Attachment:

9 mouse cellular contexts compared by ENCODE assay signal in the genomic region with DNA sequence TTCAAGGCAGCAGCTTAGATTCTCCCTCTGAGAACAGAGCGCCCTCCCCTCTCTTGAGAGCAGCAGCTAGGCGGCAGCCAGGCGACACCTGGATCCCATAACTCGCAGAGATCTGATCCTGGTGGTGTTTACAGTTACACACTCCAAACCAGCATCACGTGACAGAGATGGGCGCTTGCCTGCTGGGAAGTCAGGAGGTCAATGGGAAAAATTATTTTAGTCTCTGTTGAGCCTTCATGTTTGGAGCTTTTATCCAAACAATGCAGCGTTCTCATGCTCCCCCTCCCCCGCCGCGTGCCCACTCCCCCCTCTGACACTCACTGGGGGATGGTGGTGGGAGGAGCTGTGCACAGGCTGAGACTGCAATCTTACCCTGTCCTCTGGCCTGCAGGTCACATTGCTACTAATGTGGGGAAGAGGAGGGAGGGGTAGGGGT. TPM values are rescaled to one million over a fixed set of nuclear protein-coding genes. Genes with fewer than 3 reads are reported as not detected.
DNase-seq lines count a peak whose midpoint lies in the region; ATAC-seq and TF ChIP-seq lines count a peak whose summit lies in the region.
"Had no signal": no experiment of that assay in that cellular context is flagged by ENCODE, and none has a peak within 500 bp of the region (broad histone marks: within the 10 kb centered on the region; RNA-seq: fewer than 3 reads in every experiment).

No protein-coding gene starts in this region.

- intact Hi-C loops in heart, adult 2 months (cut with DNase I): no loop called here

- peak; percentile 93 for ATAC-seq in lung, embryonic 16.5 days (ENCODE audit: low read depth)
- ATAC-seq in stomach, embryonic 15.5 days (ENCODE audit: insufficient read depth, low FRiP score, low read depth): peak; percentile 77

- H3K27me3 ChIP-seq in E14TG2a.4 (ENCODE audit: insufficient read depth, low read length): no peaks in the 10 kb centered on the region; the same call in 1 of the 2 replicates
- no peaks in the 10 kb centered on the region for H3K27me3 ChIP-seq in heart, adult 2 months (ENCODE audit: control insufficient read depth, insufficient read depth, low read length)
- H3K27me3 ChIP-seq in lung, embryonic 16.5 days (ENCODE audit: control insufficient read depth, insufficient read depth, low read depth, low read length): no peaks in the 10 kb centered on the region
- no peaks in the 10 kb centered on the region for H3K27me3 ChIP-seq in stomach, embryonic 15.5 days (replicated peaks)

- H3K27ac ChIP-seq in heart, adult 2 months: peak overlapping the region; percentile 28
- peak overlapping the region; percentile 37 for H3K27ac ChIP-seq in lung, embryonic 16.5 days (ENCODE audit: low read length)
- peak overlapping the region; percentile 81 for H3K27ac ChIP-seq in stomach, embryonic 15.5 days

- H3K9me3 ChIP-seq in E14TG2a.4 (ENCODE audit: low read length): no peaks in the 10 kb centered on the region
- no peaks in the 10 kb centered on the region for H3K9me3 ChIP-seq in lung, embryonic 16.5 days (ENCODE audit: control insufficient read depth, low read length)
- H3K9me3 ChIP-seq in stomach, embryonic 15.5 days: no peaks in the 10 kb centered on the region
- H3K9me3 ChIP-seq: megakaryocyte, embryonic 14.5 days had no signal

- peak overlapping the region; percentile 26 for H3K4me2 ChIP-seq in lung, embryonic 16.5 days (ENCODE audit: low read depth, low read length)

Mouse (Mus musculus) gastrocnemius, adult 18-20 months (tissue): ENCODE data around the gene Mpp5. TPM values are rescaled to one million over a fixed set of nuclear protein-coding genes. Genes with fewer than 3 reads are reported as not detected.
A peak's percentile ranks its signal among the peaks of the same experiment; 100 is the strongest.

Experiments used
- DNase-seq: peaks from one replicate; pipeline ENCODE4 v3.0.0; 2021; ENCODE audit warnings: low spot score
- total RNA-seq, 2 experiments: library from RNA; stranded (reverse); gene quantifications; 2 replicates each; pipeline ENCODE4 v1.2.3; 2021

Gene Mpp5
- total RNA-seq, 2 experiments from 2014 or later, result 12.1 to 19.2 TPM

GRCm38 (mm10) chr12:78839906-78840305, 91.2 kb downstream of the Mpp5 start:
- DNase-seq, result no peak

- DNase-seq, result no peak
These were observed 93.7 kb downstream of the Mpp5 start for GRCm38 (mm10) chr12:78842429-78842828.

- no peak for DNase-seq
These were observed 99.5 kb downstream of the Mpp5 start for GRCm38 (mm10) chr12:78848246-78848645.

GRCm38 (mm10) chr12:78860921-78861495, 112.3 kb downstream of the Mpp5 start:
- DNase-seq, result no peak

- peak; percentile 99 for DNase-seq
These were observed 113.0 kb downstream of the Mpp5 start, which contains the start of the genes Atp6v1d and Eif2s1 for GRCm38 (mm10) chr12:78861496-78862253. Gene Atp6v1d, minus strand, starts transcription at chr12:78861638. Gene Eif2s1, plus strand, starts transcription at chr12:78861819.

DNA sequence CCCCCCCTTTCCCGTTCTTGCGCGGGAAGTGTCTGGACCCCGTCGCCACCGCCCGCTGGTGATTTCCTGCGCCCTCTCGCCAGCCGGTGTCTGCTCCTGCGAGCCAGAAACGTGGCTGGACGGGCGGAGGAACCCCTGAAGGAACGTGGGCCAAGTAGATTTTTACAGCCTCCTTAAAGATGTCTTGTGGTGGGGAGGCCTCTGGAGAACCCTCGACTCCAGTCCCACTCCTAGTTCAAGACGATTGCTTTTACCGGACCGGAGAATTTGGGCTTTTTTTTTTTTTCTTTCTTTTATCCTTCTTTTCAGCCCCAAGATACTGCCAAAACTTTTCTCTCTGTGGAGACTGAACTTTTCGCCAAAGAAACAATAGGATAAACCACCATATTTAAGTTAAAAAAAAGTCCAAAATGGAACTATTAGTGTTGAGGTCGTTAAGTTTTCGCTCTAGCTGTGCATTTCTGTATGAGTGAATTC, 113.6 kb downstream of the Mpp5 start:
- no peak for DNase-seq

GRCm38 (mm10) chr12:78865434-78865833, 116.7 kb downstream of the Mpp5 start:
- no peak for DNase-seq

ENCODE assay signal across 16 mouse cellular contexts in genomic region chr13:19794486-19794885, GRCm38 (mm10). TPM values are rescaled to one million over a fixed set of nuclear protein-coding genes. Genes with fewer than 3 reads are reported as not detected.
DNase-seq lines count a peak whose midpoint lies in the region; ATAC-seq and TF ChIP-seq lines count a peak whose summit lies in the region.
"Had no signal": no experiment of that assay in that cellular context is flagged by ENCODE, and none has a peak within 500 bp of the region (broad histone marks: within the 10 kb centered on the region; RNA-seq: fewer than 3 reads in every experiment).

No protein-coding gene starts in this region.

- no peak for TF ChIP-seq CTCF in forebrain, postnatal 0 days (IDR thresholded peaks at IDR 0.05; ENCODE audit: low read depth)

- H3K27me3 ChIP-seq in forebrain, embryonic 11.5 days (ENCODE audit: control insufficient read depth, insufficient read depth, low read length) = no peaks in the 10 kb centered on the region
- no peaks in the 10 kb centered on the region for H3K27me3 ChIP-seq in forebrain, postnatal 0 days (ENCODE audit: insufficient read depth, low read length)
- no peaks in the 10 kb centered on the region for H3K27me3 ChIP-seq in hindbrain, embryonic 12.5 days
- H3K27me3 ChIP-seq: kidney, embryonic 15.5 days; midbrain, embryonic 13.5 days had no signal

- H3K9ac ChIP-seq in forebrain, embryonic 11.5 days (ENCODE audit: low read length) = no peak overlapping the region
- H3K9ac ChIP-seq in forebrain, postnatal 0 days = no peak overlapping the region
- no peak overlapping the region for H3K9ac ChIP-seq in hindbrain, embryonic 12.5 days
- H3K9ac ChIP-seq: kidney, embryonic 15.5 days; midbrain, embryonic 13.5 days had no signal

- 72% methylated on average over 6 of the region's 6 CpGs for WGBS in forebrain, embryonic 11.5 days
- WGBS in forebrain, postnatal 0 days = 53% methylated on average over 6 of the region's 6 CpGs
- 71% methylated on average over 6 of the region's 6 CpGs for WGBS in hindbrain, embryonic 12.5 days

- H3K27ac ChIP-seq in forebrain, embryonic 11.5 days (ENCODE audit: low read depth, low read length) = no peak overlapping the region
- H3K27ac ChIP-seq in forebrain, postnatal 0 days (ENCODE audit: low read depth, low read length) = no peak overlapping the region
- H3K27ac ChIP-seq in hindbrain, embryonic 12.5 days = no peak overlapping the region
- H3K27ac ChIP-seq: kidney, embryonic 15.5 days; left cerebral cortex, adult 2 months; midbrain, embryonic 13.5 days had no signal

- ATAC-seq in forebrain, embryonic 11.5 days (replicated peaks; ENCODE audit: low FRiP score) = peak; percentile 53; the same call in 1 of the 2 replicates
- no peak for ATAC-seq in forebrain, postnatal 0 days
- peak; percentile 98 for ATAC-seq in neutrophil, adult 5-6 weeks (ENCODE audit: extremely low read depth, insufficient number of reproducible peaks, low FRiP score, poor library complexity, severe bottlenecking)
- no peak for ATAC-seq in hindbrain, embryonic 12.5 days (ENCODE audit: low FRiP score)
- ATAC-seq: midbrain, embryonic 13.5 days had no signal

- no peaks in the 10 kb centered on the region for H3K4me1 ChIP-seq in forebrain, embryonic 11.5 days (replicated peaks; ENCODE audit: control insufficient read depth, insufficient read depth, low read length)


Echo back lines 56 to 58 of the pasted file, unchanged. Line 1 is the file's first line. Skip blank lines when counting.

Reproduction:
- 71% methylated on average over 6 of the region's 6 CpGs for WGBS in hindbrain, embryonic 12.5 days

- H3K27ac ChIP-seq in forebrain, embryonic 11.5 days (ENCODE audit: low read depth, low read length) = no peak overlapping the region
- H3K27ac ChIP-seq in forebrain, postnatal 0 days (ENCODE audit: low read depth, low read length) = no peak overlapping the region